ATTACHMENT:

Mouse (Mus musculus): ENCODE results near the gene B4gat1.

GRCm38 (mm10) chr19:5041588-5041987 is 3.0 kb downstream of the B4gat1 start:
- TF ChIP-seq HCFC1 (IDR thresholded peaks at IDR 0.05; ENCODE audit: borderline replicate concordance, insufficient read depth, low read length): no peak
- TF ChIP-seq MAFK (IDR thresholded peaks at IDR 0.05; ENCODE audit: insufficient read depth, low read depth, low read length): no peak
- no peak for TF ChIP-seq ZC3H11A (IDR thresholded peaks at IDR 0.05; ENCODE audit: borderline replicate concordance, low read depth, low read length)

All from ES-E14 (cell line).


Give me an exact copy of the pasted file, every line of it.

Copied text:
Mouse (Mus musculus): ENCODE results near the gene B4gat1.

GRCm38 (mm10) chr19:5041588-5041987 is 3.0 kb downstream of the B4gat1 start:
- TF ChIP-seq HCFC1 (IDR thresholded peaks at IDR 0.05; ENCODE audit: borderline replicate concordance, insufficient read depth, low read length): no peak
- TF ChIP-seq MAFK (IDR thresholded peaks at IDR 0.05; ENCODE audit: insufficient read depth, low read depth, low read length): no peak
- no peak for TF ChIP-seq ZC3H11A (IDR thresholded peaks at IDR 0.05; ENCODE audit: borderline replicate concordance, low read depth, low read length)

All from ES-E14 (cell line).